But viewers now walk into theaters already so crammed with information about the film that those establishing scenes almost take care of themselves. "Brokeback Mountain" spends so much time offering scenic views of the range and all those sheep that you begin to wonder if Jake Gyllenhaal and Heath Ledger's characters are ever going to sidle up to each other. The film takes off only after their romance begins, nearly a half-hour in.Huh? Movies should skip all that set-up because people already know the plot? So "Gone With The Wind" should have junked that first hour and just begun with the burning of Atlanta? I mean, we already know what's going to happen. 'Brokeback Mountain" should have jumped right into the pup tent, since everyone knew the cowboys were gonna get intimate? That's insanely wrong -- if the movie had rushed into their romance, audiences would have never believed it was a major, defining moment for them. "Narnia" I suppose should have skipped the first half hour and begun with all four children walking through the wardrobe. I mean, we know they're all going to end up there, so why waste time creating a mood or establishing who these children are? No good movie is ever too long; no bad movie is ever too short.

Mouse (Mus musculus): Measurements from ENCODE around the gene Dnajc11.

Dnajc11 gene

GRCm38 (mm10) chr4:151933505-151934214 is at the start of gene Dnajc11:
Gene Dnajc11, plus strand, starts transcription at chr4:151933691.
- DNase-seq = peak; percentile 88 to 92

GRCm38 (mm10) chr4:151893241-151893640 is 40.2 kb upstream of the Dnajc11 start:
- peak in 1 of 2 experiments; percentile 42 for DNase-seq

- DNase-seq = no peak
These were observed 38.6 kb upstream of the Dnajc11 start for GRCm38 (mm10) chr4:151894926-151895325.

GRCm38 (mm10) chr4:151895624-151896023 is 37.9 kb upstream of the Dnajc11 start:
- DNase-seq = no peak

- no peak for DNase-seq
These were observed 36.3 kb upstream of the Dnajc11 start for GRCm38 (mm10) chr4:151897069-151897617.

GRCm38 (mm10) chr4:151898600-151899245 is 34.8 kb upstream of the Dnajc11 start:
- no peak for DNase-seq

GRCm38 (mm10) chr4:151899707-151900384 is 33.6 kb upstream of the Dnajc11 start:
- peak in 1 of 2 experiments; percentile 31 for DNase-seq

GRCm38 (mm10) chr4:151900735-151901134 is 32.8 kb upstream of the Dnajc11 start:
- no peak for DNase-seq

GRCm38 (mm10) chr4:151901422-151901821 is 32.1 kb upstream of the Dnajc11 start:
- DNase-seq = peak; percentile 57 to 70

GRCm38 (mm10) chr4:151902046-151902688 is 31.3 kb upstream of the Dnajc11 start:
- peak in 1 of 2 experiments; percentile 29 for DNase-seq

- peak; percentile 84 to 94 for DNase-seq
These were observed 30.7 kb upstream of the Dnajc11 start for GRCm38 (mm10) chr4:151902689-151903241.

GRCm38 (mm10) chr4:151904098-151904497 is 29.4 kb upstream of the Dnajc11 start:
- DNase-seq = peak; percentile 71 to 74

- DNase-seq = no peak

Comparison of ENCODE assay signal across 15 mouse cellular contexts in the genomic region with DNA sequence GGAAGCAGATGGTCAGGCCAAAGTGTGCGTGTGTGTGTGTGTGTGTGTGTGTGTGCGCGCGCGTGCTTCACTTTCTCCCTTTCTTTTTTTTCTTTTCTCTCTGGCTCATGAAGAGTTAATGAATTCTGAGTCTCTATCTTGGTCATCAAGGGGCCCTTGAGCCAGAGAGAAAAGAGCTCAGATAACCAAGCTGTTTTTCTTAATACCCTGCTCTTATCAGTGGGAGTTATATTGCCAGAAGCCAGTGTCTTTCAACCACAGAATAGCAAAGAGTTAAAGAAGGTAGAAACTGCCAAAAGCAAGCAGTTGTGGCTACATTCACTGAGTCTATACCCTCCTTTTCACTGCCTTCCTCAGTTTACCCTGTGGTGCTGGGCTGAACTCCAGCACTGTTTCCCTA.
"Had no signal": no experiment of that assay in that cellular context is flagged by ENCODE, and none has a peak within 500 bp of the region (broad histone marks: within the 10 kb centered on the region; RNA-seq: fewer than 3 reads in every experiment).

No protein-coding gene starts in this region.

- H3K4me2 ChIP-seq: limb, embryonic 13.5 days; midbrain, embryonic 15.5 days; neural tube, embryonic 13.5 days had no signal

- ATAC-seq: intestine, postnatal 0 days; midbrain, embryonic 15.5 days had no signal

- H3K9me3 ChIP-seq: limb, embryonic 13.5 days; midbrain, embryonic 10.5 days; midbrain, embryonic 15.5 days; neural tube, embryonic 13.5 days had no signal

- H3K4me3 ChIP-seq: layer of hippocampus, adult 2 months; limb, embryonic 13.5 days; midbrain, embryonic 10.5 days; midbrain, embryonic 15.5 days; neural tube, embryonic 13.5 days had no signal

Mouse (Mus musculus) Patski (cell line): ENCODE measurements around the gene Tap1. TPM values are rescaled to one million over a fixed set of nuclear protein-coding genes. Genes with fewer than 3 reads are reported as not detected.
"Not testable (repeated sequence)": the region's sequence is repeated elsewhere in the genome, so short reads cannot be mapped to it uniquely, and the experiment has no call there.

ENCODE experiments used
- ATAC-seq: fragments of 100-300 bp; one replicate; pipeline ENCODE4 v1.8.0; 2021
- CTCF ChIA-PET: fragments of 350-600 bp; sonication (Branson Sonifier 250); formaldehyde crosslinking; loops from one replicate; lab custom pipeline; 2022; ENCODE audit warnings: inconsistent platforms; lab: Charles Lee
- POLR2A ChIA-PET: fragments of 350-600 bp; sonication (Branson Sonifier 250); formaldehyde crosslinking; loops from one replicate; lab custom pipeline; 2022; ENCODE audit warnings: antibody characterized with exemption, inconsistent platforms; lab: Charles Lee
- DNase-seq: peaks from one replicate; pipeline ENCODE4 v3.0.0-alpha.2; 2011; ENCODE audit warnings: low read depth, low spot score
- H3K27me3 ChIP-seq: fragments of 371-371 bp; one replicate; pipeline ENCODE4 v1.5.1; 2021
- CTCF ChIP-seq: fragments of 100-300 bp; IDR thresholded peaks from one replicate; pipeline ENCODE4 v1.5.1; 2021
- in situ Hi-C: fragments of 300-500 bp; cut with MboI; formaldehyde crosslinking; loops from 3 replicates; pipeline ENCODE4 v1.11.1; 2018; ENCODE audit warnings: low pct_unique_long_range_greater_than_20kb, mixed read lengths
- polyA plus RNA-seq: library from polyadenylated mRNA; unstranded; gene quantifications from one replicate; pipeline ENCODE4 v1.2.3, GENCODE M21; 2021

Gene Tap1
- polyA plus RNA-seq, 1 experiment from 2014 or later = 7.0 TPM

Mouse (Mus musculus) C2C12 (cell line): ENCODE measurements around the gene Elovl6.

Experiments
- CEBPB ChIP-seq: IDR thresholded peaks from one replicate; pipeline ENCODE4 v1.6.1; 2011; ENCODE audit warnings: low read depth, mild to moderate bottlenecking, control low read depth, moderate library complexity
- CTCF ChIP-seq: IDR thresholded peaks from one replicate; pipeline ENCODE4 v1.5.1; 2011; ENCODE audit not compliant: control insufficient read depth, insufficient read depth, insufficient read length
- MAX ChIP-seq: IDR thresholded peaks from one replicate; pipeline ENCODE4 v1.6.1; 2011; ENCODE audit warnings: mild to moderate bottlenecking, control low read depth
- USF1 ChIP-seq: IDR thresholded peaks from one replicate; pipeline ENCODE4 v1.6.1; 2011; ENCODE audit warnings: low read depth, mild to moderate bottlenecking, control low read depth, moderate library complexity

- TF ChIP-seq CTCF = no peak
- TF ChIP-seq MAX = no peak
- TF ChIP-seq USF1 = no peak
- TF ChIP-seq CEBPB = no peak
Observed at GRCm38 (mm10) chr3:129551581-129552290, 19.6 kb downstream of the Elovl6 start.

Friday, January 13, 2006
New York Times: Movies Are Too Long
The New York Times is growing increasingly banal -- today they've printed a commentary with the tired complaint that movies are too long. As they tacitly acknowledge, a bad movie at 100 minutes is a lot more tiresome than a good movie at 180 minutes. Then the New York Times offers this truly bizarre argument: